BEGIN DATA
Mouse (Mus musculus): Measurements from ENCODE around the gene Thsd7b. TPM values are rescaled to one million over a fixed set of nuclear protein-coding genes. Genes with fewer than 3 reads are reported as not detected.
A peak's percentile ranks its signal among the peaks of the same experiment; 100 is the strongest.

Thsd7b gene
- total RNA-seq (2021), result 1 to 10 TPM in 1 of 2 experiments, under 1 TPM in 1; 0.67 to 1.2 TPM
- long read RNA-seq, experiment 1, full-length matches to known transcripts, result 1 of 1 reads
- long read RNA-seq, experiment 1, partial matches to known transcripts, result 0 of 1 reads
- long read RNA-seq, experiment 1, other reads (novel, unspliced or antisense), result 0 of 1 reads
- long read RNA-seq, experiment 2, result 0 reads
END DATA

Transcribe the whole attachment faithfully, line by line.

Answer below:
Mouse (Mus musculus): Measurements from ENCODE around the gene Thsd7b. TPM values are rescaled to one million over a fixed set of nuclear protein-coding genes. Genes with fewer than 3 reads are reported as not detected.
A peak's percentile ranks its signal among the peaks of the same experiment; 100 is the strongest.

Thsd7b gene
- total RNA-seq (2021), result 1 to 10 TPM in 1 of 2 experiments, under 1 TPM in 1; 0.67 to 1.2 TPM
- long read RNA-seq, experiment 1, full-length matches to known transcripts, result 1 of 1 reads
- long read RNA-seq, experiment 1, partial matches to known transcripts, result 0 of 1 reads
- long read RNA-seq, experiment 1, other reads (novel, unspliced or antisense), result 0 of 1 reads
- long read RNA-seq, experiment 2, result 0 reads